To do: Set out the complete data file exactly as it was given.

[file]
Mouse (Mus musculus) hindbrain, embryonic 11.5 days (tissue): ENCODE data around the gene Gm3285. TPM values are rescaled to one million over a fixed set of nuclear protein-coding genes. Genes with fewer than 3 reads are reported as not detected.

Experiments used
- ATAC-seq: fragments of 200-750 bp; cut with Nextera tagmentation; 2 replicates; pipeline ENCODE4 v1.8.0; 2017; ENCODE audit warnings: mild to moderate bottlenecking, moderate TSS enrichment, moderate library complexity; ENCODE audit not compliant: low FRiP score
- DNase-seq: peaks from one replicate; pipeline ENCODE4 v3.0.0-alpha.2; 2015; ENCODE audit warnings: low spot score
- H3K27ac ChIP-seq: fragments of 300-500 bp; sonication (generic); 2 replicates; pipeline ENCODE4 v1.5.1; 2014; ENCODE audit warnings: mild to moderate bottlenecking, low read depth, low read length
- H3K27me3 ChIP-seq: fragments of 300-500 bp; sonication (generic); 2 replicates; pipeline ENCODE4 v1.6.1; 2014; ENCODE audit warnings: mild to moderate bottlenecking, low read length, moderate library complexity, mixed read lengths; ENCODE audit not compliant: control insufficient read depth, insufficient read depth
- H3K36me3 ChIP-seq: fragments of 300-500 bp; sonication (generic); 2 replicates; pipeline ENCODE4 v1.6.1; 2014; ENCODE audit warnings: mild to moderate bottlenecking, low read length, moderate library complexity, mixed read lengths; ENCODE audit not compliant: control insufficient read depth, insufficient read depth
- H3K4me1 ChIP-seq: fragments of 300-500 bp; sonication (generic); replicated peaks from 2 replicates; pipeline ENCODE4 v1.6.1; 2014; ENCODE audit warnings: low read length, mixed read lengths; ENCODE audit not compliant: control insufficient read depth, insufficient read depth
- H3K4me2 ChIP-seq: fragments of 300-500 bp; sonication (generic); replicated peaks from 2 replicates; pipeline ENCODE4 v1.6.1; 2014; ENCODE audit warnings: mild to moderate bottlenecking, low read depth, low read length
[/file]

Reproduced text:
Mouse (Mus musculus) hindbrain, embryonic 11.5 days (tissue): ENCODE data around the gene Gm3285. TPM values are rescaled to one million over a fixed set of nuclear protein-coding genes. Genes with fewer than 3 reads are reported as not detected.

Experiments used
- ATAC-seq: fragments of 200-750 bp; cut with Nextera tagmentation; 2 replicates; pipeline ENCODE4 v1.8.0; 2017; ENCODE audit warnings: mild to moderate bottlenecking, moderate TSS enrichment, moderate library complexity; ENCODE audit not compliant: low FRiP score
- DNase-seq: peaks from one replicate; pipeline ENCODE4 v3.0.0-alpha.2; 2015; ENCODE audit warnings: low spot score
- H3K27ac ChIP-seq: fragments of 300-500 bp; sonication (generic); 2 replicates; pipeline ENCODE4 v1.5.1; 2014; ENCODE audit warnings: mild to moderate bottlenecking, low read depth, low read length
- H3K27me3 ChIP-seq: fragments of 300-500 bp; sonication (generic); 2 replicates; pipeline ENCODE4 v1.6.1; 2014; ENCODE audit warnings: mild to moderate bottlenecking, low read length, moderate library complexity, mixed read lengths; ENCODE audit not compliant: control insufficient read depth, insufficient read depth
- H3K36me3 ChIP-seq: fragments of 300-500 bp; sonication (generic); 2 replicates; pipeline ENCODE4 v1.6.1; 2014; ENCODE audit warnings: mild to moderate bottlenecking, low read length, moderate library complexity, mixed read lengths; ENCODE audit not compliant: control insufficient read depth, insufficient read depth
- H3K4me1 ChIP-seq: fragments of 300-500 bp; sonication (generic); replicated peaks from 2 replicates; pipeline ENCODE4 v1.6.1; 2014; ENCODE audit warnings: low read length, mixed read lengths; ENCODE audit not compliant: control insufficient read depth, insufficient read depth
- H3K4me2 ChIP-seq: fragments of 300-500 bp; sonication (generic); replicated peaks from 2 replicates; pipeline ENCODE4 v1.6.1; 2014; ENCODE audit warnings: mild to moderate bottlenecking, low read depth, low read length